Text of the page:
An umbrella group of gun-control advocates says any exceptions to the federal handgun freeze should be very narrowly defined.
Wendy Cukier of the Coalition for Gun Control told the House of Commons public safety committee Tuesday it is important that exemptions do not become the rule.
The Liberal government has enacted a regulatory freeze on importing, buying, selling or otherwise transferring handguns, in order to help stem firearm-related violence — measures to be reinforced through legislation.
The government says effectively capping the number of handguns in Canada will make people safer, noting they were the most serious weapon present in most firearm-related violent crimes between 2009 and 2020.
Businesses could still sell to exempted individuals, including elite sport shooters who compete or coach in handgun events recognized by the international Olympic or Paralympic committees.
Representatives of the International Practical Shooting Confederation asked MPs studying the bill to broaden the exemption to include participants in their competitions.
Unlike more traditional competitions, IPSC matches can involve firing on the move at stationary and mobile targets, and trying to be quick between shots when reloading or drawing from a holster.
The confederation’s Jim Smith said the bill “will result in a slow demise for our sport in Canada. Having no new athletes introduced to replace the existing competitors, and the inability to replace equipment as it wears out will result in the end of our sport over time.”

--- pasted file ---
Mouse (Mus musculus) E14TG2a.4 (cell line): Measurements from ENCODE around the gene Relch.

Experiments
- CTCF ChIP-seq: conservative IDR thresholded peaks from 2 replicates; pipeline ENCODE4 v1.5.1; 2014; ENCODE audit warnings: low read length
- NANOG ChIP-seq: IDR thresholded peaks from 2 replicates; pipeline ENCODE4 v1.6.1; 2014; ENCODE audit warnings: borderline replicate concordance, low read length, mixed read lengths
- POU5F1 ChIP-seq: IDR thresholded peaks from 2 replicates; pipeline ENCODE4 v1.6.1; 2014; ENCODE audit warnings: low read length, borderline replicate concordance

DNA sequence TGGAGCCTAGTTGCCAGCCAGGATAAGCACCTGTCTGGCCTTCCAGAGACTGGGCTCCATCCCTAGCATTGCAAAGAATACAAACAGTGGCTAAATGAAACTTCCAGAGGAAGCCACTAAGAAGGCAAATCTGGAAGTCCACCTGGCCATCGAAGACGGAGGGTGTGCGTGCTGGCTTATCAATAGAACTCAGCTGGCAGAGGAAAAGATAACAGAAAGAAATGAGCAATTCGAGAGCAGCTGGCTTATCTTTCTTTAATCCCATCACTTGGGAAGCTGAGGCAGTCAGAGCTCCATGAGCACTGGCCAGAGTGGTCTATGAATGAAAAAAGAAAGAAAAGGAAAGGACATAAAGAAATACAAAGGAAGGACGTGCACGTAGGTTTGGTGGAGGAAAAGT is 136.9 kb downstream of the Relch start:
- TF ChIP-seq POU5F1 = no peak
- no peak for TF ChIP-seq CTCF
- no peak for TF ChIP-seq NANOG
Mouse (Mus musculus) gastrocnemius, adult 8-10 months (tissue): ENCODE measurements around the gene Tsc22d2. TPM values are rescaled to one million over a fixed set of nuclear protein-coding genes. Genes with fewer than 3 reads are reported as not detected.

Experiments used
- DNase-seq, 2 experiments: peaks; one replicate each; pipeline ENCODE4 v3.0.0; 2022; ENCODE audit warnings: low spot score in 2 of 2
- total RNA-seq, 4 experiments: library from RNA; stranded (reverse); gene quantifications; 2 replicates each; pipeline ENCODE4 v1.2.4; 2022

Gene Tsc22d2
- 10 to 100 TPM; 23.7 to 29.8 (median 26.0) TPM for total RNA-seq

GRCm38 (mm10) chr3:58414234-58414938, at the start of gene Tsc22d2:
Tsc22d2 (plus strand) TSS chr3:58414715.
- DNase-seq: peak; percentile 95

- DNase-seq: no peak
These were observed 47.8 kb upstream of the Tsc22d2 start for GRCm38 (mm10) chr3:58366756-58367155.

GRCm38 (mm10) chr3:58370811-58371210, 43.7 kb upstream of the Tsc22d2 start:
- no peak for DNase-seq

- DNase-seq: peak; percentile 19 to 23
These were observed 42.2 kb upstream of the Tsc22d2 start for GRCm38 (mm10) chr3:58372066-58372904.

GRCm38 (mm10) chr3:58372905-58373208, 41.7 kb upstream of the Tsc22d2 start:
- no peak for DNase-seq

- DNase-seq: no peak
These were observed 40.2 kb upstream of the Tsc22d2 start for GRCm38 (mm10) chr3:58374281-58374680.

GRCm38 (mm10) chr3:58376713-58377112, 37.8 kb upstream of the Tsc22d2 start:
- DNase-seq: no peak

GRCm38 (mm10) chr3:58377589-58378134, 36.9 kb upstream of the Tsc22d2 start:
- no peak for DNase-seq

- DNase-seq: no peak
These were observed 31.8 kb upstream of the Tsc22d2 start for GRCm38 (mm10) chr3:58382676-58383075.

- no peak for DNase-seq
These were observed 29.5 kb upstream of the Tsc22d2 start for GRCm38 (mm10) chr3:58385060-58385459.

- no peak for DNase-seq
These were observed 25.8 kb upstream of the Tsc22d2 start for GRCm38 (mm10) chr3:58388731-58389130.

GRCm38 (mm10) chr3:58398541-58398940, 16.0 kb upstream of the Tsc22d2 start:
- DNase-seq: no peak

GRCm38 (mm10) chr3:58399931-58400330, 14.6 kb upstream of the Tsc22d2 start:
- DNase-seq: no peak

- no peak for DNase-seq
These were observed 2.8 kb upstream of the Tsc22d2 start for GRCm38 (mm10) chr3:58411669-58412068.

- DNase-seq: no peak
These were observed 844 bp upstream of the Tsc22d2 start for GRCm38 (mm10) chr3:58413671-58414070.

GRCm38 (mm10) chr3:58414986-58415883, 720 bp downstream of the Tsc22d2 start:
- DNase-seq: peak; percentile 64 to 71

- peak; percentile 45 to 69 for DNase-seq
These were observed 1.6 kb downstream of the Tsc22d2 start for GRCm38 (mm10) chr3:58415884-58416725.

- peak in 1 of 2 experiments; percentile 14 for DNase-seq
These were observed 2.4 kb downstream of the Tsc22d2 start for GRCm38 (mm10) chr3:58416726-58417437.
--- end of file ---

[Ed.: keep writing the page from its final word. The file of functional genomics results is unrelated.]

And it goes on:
Cukier told MPs the exemptions should be limited to Olympic-level athletes, with a requirement that such shooters show they are entitled to use a handgun.
“I really think that we have to make a choice between hobbies and our children’s lives. I see it that starkly. And so I think any exemptions that are provided need to be very narrowly defined,” she said.
“It’s simply not true that all gun violence is a function of smuggled guns — the facts do not support that.”
Liberal MP Pam Damoff asked Smith about the possibility of the confederation becoming the new gateway to handgun ownership in Canada, effectively circumventing the freeze if it were granted an exemption.
“I guess that would be an issue of trust,” Smith said, adding that in order to take part in IPSC, competitors must take a training course and participate regularly or risk losing their qualification.
The bill would also create a new “red flag” law allowing courts to require that people considered a danger to themselves or others surrender their firearms to police.
The government says the measure would guard the safety of those applying through the process, often women in danger of domestic abuse, by protecting their identities.
Cukier criticized the notion of making people go to court for an emergency order, noting the system already allows for a firearm to be taken away from someone who poses a danger.
“What we don’t have are the provisions that require that to be done,” she said.
Two years ago, the government announced a ban on over 1,500 models and variants of what it considers assault-style firearms such as the AR-15. The Liberals plan a mandatory buyback program to offer compensation to affected owners and businesses.
However, supporters of the ban have expressed concern about manufacturers evading the measures.
Cukier said the legislation should be amended to include an evergreen definition of an assault-style firearm.